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Your Problem E's std Time Complexity is(O(n*logn)) https://paste.ubuntu.com/p/PYdVxM3VZB/

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10 months ago, # |
Rev. 4   Vote: I like it 0 Vote: I do not like it

On the editorial C++ solution of 1265E: What is the idea behind the code?

 int a = 1, b = 0;
 for (int i = 0; i < n; i++) {
      a = (long long) a * inv(p[i]) % MOD;
      b = (long long) b * inv(p[i]) % MOD;
      a = (a + (long long) (p[i] - 1) * inv(p[i])) % MOD;
      b = (b - inv(p[i]) + MOD) % MOD;
 }

It seems that a is always equal to one at the end of each cycle. Also why b is taken negative?

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10 months ago, # |
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Can someone please give proof of correctness of problem D?

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10 months ago, # |
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Can anyone tell me why I am getting this error for Problem C Beautiful Region ` 66646880

What is no problem splits between gold and silver?

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    10 months ago, # ^ |
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    It means there is a gold medalist and a silver medalist solved the same number of problems.

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      10 months ago, # ^ |
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      That should not be possible I think. Is there a way I can see that particular test case?

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9 months ago, # |
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seems that there's a typo in d1D(hard ver.) Let a be the number of '(' before the i-th position i, b be the number of ')' after the i-th position.

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9 months ago, # |
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Why $$$F_{n+1} = 8t10^k +1$$$ ?

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9 months ago, # |
  Vote: I like it -8 Vote: I do not like it

include <bits/stdc++.h>

using namespace std; int main() { int t; cin>>t; while(t--) { int n; cin>>n; int m=0,arr[n],hash[n]={0}; for(int i=0;i<n;i++) cin>>arr[i]; for(int i=0;i<n;i++) { hash[m]++; if(arr[i]!=arr[i+1]) m++; } int sum=0,k=n/2,g=0,s=0,b=0; g=hash[0]; int u=1; while(1) { s+=hash[u]; if(s<=g) { u++;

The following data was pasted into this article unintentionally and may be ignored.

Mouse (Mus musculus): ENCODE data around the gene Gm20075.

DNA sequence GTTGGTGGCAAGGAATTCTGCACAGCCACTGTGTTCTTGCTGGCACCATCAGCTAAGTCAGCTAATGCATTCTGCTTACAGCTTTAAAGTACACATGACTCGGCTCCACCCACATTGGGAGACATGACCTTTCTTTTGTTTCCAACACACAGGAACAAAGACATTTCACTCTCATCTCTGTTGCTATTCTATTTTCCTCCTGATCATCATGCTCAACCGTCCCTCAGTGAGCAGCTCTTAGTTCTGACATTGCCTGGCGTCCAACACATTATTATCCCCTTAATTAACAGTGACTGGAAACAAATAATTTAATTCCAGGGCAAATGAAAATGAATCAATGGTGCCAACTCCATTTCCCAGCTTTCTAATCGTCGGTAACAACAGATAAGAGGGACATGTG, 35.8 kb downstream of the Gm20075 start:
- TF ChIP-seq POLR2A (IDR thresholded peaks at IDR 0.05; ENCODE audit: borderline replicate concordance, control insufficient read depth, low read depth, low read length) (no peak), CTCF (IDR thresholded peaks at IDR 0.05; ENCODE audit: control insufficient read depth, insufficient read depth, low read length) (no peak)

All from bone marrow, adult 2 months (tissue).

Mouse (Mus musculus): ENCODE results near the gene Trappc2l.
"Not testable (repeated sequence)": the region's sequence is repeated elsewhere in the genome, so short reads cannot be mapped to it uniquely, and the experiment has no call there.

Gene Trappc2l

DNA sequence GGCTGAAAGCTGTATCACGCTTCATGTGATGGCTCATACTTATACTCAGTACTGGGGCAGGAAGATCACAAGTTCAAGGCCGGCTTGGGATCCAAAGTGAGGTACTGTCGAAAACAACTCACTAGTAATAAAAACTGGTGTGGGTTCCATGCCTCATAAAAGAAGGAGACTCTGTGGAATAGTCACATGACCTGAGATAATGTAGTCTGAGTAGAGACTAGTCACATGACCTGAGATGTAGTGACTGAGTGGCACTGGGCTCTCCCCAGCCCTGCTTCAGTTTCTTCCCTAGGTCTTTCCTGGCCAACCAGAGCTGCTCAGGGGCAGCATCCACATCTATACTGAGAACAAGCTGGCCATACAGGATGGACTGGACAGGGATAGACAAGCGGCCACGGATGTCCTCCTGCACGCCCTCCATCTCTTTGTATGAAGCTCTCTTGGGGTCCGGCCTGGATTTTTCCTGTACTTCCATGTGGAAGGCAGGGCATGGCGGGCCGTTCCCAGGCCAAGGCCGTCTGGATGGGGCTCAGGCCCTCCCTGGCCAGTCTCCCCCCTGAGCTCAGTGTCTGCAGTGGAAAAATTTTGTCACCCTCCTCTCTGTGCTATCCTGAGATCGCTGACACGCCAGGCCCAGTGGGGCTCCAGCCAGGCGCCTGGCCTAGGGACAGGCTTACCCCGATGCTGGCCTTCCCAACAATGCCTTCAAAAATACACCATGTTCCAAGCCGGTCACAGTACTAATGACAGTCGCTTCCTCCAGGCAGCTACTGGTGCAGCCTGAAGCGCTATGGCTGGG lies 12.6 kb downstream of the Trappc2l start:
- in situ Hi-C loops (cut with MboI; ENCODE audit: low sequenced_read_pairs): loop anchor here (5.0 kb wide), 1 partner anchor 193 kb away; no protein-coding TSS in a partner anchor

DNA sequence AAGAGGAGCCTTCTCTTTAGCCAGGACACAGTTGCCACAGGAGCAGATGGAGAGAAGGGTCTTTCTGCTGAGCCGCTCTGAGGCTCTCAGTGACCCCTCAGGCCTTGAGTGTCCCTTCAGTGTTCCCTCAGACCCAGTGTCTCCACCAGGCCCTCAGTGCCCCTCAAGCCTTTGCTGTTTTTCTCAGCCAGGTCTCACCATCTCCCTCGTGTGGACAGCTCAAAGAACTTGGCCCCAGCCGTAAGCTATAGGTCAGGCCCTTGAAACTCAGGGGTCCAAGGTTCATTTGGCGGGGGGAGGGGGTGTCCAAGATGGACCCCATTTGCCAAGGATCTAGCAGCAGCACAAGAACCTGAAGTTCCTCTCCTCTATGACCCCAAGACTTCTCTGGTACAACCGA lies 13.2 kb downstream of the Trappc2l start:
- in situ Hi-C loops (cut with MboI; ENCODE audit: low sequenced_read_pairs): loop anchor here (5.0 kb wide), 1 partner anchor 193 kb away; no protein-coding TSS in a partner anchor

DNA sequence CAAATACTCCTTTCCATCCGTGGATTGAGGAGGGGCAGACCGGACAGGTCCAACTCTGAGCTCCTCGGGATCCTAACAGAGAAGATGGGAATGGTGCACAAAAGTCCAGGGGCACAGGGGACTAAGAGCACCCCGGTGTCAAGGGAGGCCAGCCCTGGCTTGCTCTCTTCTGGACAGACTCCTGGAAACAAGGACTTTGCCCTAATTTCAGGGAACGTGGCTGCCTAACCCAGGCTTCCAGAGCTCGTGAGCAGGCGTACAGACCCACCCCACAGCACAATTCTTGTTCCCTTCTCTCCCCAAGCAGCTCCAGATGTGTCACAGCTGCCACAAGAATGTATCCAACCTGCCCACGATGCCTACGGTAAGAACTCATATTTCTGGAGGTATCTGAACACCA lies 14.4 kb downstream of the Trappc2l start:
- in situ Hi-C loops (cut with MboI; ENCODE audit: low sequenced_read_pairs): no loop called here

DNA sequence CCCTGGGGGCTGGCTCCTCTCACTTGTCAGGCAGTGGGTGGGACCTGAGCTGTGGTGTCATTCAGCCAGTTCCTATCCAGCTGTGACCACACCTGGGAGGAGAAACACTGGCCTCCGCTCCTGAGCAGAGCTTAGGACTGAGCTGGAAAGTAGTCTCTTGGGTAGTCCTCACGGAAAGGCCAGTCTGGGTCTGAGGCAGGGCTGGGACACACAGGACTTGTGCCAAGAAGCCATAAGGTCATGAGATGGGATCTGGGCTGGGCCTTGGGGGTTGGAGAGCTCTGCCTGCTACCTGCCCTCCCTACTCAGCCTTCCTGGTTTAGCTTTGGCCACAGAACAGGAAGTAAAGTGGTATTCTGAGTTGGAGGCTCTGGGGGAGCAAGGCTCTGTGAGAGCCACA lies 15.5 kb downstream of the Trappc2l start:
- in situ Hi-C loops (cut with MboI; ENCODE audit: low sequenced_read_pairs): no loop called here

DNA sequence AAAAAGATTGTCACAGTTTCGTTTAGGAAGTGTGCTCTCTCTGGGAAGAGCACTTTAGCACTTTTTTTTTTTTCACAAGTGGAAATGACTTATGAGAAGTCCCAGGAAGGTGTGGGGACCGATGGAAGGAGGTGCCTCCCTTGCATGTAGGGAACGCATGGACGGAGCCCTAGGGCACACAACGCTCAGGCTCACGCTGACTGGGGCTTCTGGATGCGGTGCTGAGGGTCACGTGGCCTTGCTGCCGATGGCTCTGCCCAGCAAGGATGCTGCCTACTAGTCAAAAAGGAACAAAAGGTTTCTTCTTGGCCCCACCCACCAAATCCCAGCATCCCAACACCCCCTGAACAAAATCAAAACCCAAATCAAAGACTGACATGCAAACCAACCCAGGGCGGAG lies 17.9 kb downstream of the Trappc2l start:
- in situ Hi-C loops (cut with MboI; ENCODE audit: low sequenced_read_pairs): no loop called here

}
    else
    break;
    }
   int j=u+1;
   while(1)
   {
       b+=hash[j];
       if(b<=g)
       j++;
       else
       {
           while(1)
           {
           if(g+s+b+hash[j+1]<=k)
           {
           b+=hash[j+1];
           j++;
           }
           else
           break;
           }
       break;
       }
   }
    if(b+g+s>k)
    cout<<"0 0 0\n";
    else
    cout<<g<<" "<<s<<" "<<b<<"\n";
}

} what is wrong in my code

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9 months ago, # |
  Vote: I like it -8 Vote: I do not like it

include <bits/stdc++.h>

using namespace std; int main() { int t; cin>>t; while(t--) { int n; cin>>n; int m=0,arr[n],hash[n]={0}; for(int i=0;i<n;i++) cin>>arr[i]; for(int i=0;i<n;i++) { hash[m]++; if(arr[i]!=arr[i+1]) m++; } int sum=0,k=n/2,g=0,s=0,b=0; g=hash[0]; int u=1; while(1) { s+=hash[u]; if(s<=g) { u++;

}
    else
    break;
    }
   int j=u+1;
   while(1)
   {
       b+=hash[j];
       if(b<=g)
       j++;
       else
       {
           while(1)
           {
           if(g+s+b+hash[j+1]<=k)
           {
           b+=hash[j+1];
           j++;
           }
           else
           break;
           }
       break;
       }
   }
    if(b+g+s>k)
    cout<<"0 0 0\n";
    else
    cout<<g<<" "<<s<<" "<<b<<"\n";
}

} what is wrong with this code???

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8 months ago, # |
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Please ask, can '1264E — Beautiful League' only be solved by network flow? Can other algorithms be used? I can't think of it.

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6 months ago, # |
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Could someone please explain Problem B (Beautiful Numbers), i can't seem to figure out the reason for doing POSmax- POSmin + 1 or why we want POS array in the first place ! Thankyou!

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5 months ago, # |
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How to solve D ?

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5 months ago, # |
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What is wrong in my solution to Div 2C?It says out or bounds on line 22. Her is the link- https://codeforces.com/contest/1265/submission/78485671

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7 weeks ago, # |
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Hello, can someone explain like ELI5 the correctness of the solution proposed in Div2B, mainly because I can not get what is meant by pos(max) and pos(min).. It would be a huge help and favor

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    3 days ago, # ^ |
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    suppose we are checking if m = 5 is beautiful num or not .. for this what we are doing is just checking that every num from 1 to m(5) is in the range i.e max pos of any num from 1 to 5 — min pos of any num from 1 to 5 is less than 5 or not ..... if it is less then congratulations m is beautiful ................ proper example for this is subtask 1 of testcase 1